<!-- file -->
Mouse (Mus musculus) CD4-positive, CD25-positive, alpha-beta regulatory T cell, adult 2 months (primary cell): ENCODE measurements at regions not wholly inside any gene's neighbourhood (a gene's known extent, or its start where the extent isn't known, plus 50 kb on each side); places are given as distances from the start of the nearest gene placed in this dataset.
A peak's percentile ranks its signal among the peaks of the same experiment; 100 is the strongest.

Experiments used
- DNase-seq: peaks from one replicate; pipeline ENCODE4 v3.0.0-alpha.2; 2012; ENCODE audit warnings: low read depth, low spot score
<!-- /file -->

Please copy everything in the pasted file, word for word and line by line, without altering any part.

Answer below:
Mouse (Mus musculus) CD4-positive, CD25-positive, alpha-beta regulatory T cell, adult 2 months (primary cell): ENCODE measurements at regions not wholly inside any gene's neighbourhood (a gene's known extent, or its start where the extent isn't known, plus 50 kb on each side); places are given as distances from the start of the nearest gene placed in this dataset.
A peak's percentile ranks its signal among the peaks of the same experiment; 100 is the strongest.

Experiments used
- DNase-seq: peaks from one replicate; pipeline ENCODE4 v3.0.0-alpha.2; 2012; ENCODE audit warnings: low read depth, low spot score